My parents were already dating when my father got his draft notice. There was a war in Vietnam, and he absolutely did not want to go. He tried proposing to my mom so he could say he had to stay home and support his family. She told him emphatically that she wasn't ready to get married. She did, however, offer to drive him to the Army Medical Center for his appointment.
(What a lady.)
For a really, really long time I felt like the ugliest person ever to walk the Earth. Okay, so maybe that's an exaggeration, but only by a little.
I felt...ugly. Like a ridiculous blob. I felt as if every photograph of me had the insidious determination of cataloging weight gain and skin blemishes. Whenever a camera came out, I hid behind my hands or pulled a ridiculous face. Anything, I thought, would be better than displaying the atrocity that was my double chin.
And so, for a few years, all evidence of me disappeared.
October 25, 1946: a memory I never knew she kept so secretly dear.
Hidden behind a shot of my grandmother crossing the street with my preschool brother, I found the photograph completely by accident. It fluttered to the floor and landed face down. I dismissed it as a scrap of paper. Unimportant.
Later I picked it up to read the words written in my grandmother's elegant hand. My heart pounded. Probably, my cheeks flushed pink.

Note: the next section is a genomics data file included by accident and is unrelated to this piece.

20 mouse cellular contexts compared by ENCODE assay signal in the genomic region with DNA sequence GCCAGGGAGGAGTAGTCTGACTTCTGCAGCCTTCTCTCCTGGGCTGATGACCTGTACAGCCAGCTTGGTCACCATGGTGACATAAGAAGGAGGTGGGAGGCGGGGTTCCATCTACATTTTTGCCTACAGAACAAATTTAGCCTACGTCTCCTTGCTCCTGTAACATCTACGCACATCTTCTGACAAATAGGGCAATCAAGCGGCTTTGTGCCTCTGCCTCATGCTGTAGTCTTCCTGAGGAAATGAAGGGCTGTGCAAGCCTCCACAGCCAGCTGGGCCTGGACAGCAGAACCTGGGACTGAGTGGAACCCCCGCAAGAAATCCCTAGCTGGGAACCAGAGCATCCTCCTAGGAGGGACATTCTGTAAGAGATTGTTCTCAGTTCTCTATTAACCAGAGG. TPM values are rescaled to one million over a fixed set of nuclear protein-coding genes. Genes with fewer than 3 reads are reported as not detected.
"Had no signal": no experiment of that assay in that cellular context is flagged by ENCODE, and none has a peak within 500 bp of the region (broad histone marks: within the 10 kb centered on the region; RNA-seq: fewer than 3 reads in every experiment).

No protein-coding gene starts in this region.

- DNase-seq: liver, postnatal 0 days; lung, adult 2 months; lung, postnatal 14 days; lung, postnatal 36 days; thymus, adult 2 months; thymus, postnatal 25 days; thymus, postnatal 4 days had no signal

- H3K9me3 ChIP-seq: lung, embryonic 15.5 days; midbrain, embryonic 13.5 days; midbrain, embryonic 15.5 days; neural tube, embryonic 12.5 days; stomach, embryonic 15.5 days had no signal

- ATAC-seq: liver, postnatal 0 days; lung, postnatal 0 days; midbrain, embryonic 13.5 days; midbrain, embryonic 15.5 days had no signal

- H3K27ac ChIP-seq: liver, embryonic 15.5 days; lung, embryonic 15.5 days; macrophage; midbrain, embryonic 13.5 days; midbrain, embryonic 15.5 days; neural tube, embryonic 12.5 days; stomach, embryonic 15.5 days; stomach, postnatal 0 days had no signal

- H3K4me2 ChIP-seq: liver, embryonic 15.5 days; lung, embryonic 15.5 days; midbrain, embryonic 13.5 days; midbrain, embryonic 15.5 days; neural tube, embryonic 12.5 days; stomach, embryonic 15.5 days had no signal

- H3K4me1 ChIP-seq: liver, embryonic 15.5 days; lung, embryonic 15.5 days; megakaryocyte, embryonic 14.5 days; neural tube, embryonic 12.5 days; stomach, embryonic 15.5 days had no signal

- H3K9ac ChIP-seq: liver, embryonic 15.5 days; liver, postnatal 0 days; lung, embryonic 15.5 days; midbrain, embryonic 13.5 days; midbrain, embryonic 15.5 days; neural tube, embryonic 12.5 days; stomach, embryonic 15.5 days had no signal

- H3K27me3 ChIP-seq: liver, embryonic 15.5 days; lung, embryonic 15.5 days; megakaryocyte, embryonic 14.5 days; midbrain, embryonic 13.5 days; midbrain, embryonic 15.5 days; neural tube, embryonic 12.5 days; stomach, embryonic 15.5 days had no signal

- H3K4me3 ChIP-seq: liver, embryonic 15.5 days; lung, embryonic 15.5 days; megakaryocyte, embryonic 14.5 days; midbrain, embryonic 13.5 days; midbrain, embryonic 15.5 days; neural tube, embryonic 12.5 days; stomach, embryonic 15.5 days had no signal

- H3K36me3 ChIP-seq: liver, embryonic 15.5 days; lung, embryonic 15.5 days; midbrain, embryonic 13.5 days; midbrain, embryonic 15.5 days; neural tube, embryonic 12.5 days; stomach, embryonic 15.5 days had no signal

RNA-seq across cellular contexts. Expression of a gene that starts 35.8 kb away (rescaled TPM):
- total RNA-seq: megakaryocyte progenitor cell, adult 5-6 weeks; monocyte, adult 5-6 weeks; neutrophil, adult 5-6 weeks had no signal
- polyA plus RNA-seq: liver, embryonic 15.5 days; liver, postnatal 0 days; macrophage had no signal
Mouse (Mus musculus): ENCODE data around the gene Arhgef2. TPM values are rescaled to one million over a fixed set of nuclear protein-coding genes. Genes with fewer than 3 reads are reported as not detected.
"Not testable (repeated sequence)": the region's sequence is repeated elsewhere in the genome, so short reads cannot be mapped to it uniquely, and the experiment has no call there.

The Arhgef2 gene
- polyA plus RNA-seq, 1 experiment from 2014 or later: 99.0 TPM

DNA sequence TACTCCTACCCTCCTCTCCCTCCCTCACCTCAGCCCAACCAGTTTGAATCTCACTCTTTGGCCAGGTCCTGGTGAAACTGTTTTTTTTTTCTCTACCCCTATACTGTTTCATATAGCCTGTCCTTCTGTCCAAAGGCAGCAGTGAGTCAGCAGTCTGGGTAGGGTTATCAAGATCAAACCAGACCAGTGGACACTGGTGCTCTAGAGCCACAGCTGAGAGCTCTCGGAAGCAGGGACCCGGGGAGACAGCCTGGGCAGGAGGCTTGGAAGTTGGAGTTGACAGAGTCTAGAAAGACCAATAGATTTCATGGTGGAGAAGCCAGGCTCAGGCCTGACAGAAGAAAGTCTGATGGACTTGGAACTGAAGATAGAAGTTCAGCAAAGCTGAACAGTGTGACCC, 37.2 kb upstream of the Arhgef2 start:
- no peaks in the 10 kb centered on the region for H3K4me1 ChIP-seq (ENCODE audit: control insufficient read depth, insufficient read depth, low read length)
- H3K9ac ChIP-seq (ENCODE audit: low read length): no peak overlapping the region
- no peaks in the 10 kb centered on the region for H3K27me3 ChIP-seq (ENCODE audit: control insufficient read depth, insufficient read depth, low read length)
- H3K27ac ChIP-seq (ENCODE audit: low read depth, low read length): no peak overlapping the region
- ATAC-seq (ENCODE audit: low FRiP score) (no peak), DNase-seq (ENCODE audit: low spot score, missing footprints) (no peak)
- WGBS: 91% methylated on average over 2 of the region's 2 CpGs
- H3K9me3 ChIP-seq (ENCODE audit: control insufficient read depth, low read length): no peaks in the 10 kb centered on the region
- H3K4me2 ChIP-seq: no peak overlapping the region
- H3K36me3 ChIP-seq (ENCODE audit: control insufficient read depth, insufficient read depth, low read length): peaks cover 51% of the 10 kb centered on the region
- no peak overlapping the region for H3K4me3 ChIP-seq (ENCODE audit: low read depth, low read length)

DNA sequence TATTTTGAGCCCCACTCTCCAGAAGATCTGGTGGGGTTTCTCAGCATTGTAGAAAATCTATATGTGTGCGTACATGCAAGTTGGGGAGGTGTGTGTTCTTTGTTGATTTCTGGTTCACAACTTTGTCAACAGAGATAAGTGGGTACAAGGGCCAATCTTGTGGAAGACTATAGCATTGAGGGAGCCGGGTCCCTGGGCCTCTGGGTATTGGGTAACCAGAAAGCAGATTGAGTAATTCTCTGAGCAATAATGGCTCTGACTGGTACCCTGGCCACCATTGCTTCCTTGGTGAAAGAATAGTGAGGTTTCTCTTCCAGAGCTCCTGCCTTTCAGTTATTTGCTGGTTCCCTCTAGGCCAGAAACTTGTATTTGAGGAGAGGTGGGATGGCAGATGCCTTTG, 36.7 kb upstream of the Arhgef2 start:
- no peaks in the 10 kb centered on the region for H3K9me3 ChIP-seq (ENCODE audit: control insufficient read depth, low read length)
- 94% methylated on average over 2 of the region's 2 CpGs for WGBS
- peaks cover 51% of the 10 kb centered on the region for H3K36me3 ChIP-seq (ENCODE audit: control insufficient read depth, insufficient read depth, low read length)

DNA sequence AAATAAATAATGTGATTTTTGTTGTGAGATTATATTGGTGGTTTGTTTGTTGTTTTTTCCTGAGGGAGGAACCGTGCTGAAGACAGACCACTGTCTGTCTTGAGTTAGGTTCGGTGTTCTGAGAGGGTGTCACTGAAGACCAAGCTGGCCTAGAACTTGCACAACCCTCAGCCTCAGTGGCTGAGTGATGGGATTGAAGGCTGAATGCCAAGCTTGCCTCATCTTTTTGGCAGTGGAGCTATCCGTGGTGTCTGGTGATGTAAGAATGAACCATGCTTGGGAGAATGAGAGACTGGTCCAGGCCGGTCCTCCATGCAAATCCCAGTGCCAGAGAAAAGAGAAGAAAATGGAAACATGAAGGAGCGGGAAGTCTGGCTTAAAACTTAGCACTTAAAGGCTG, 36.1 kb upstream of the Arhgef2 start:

“My birthday,” she wrote.
“And our anniversary.”
Listening to the Special Session on Marriage Equality in my homeland of Hawai'i, all I can say is this:
Had she lived to see it, today would have been my beloved grandmother's ninety-fifth birthday. I wish that ovarian cancer hadn't taken her in the first days of 1993, but I feel so fortunate that it didn't take her any earlier. She was, until long after her last breath, needed.
It's a quote we see all the time, often when someone is trying to absolve themselves of being an asshole:
No one can make you feel inferior without your consent.
Okay, so that's not exactly true. I just said that because I loathe this quote. You caught me.
October is an ocean of pink. Everywhere you look, you can buy affirmations of solidarity to let everyone know that yes, my licensed water bottle proves I am in this fight. Even my beloved Sounders sported their obligatory pink to support breast cancer awareness. A pink ball was used, to further the cause.
I'm sure that was super helpful.
Tomorrow is my mom's birthday. It's the second one we'll be facing without her.
I feel like I just came through the dark, treacherous tunnel of Christopher Robin's stillbirthday. On Thursday, I felt kind of invincible, actually. Triumphant. I survived, and spent some much needed time feeling all the love for my lost little boy.
The thing is, people abandon us whether they want to or not. And we're going to abandon everyone we've ever loved. We all die. And we're all get left behind. It's just the way it goes.
You just have to accept it.
Well maybe other people accept it. I've read their fucking blogs. I know they thank God and give their burdens to God and talk to God as if he's listening.
And they find, at least, a little bit of comfort.
Can I tell you about the cle ft in his chin
Just like his father's?
(I see it every single day.)
Or the way his face began to